Being a wife and mother did not interfere with Clifton’s writing career; in fact, being responsible for a family may have actually been its impetus. In 1969, when all six of her children were still under the age of ten, she published her first volume of poetry, Good Times. Many of the poems found in this work deal with the problems of ghetto life–poverty, unemployment, substandard housing, and inadequate education. Throughout the volume Clifton laments these hardships, but she balances her despair with hope. Along with the trying circumstances of life, Clifton also records the joy found in this world. In later works Clifton continued to weave bits and pieces of her life into her poetry. In the poems in An Ordinary Woman she concentrates on exploring the different roles she plays in life as a writer, a wife, a mother, and a woman.

Motherhood directly influenced another facet of Clifton’s writing. Clifton’s literary range extended to children’s literature, and she published more than twenty books for young people. In these works she teaches self-reliance and self-acceptance. That she addresses the fears, joys, and pain of childhood without patronizing her audience suggests that Clifton not only tapped her experiences as a mother for literary material but relished them as well.

While domestic life, in addition to writing, absorbed much of Clifton’s energies, she also nurtured a professional life. She served as visiting writer at Columbia University and George Washington University and taught at the University of California, Santa Cruz, St. Mary’s College of Maryland, and Duke University. She was awarded National Endowment for the Arts grants in 1969, 1970, and 1972 and was nominated for the Pulitzer Prize in poetry in 1980, 1987, and 1991. In 1998 she was inducted into the National Literature Hall of Fame for African American Writers. Clifton died on February 13, 2010 in Baltimore, Maryland. She was 73.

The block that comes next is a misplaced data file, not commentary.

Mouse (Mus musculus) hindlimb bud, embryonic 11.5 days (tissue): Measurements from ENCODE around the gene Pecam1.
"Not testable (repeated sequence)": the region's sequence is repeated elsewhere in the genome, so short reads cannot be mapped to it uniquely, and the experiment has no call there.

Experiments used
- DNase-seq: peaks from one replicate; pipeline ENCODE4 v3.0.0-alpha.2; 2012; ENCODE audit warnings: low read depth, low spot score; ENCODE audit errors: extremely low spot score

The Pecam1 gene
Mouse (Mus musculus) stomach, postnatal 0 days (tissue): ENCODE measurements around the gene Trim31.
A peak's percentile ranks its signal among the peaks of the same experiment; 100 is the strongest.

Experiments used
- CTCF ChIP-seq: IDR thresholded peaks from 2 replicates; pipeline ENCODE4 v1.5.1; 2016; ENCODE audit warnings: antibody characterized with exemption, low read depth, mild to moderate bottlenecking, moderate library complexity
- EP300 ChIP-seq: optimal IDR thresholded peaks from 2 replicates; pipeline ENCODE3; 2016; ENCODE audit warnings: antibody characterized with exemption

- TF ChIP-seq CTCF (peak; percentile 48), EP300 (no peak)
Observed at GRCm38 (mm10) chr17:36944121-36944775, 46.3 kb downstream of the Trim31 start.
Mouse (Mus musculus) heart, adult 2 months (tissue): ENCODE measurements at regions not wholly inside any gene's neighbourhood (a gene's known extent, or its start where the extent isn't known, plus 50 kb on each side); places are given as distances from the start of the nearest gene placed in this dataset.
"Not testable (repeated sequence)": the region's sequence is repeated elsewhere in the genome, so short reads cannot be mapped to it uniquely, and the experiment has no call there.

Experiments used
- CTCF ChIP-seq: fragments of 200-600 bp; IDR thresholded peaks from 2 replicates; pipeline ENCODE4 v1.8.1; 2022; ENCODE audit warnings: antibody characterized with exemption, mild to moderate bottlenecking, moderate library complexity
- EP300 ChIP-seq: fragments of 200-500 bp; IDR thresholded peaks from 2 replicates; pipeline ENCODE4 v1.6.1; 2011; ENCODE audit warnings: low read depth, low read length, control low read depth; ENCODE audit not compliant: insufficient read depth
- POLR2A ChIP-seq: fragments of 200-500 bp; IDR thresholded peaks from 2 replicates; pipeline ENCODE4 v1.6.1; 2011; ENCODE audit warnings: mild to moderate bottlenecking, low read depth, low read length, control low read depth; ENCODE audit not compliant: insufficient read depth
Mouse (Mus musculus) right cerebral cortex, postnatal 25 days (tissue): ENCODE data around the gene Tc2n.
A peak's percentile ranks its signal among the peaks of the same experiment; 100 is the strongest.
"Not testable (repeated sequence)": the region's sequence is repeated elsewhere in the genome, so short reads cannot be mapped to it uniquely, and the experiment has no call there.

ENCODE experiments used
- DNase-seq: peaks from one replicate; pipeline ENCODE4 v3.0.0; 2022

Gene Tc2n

BibliographyAnaporte-Easton, Jean. “Healing Our Wounds: The Direction of Difference in the Poetry of Lucille Clifton and Judith Johnson.” Mid-American Review 14, no. 2 (1994). This essay suggests that Clifton’s voice is distinctive because of her use of physical imagery, particularly of the body, in order to write a work that seeks to unite it with both mind and spirit.Bennett, Bruce. “Preservation Poets.” The New York Times Book Review, March 1, 1992, pp. 22-23. Poet and critic Bennett discusses Clifton’s Quilting, noting that the first four sections are named after traditional quilting designs, yet the final section, “prayer,” consists of a single poem. He believes readers familiar with Clifton’s work will witness recurrent themes section by section: importance of history on the present and future, celebration of women, and life as a personal journey of spiritual growth and discovery.Cahill, Susan, ed. Writing Women’s Lives: An Anthology of Autobiographical Narratives by Twentieth Century American Women Writers. New York: HarperPerennial, 1994. This collection of narratives, more than five hundred pages in length, provides extensive points of comparison as the careers of nearly fifty female writers are featured. The women included cut across cultures and span the century, but all are contemporaries of Clifton.Clifton, Lucille. “I’d Like Not to Be a Stranger in the World: A Conversation/Interview with Lucille Clifton.” Interview by Michael Glaser. The Antioch Review 58, no. 3 (2000): 310-328. In an extensive interview, Clifton discusses why she writes and explores the genesis of the topics about which she writes. She emphasizes the importance of family in her writing, particularly her heritage and the storytelling tradition, epitomized in her husband’s last words to her: “Tell my story.”Evans, Mari, ed. Black Women Writers (1950-1980): A Critical Evaluation. Garden City, N.Y.: Anchor Press/Doubleday, 1984. Devotes three substantial essays to Clifton and her work, including “Lucille Clifton,” written by Clifton herself. The other two selections are Audrey T. McCluskey’s “Tell the Good News: A View of the Works of Lucille Clifton” and Haki Madhubti’s “Lucille Clifton: Warm Water, Greased Legs, and Dangerous Poetry.”Holladay, Hilary. “Black Names in White Space: Lucille Clifton’s South.” Southern Literary Journal 34, no. 2 (2002): 120-133. Looks at the representation of slavery in the African American experience in Clifton’s poetry.Holladay, Hilary. “‘I Am Not Grown Away from You’: Lucille Clifton’s Elegies for Her Mother.” CLA Journal 42, no. 4 (1999): 430-445. Examines the impact of her mother’s death on Clifton’s writing.Holladay, Hilary. Wild Blessings: The Poetry of Lucille Clifton. Baton Rouge: Louisiana State University Press, 2004. A study of Clifton’s work, including an interview with the poet.Jordan, Shirley, ed. Broken Silences: Interviews with Black and White Women Writers. New Brunswick, N.J.: Rutgers University Press. 1993. In an interview format, Jordan and Clifton explore the differences in perception between black and white women and how that impacts how each approaches their writing. Focuses on Sonora Beautiful, one of the few works by a female African American writer told from the perspective of a white protagonist.Lupton, Mary Jane. Lucille Clifton: Her Life and Letters. Westport, Conn.: Praeger, 2006. The first full-length biography of the poet. This in-depth exploration of Clifton’s life and work offers insight and analysis. Madhubuti, Haki. “Lucille Clifton: Warm Water, Greased Legs, and Dangerous Poetry.” In Black Women Writers, 1950-1980: A Critical Evaluation, edited by Mari Evans. New York: Doubleday, 1984.Mullaney, Janet Palmer, ed. Truthtellers of the Times: Interviews with Contemporary Woman Poets. Ann Arbor: University of Michigan Press, 1998. Includes an interview with Clifton.White, Mark Bernard. “Sharing the Living Light: Rhetorical, Poetic, and Social Identity in Lucille Clifton.” CLA Journal 40, no. 3 (1997): 288-305. An evaluation of Clifton’s presentation of her self-identity, especially focusing on the poems “An Ordinary Woman” and “Two-Headed Woman.”Whitley, Edward. “‘A Long Missing Part of Itself’: Bringing Lucille Clifton’s Generations into American Literature.” MELUS 26, no. 2 (2001): 47-64. An analysis of Clifton’s autobiography, showing how Clifton uses the memory of the dead to bring them into the present.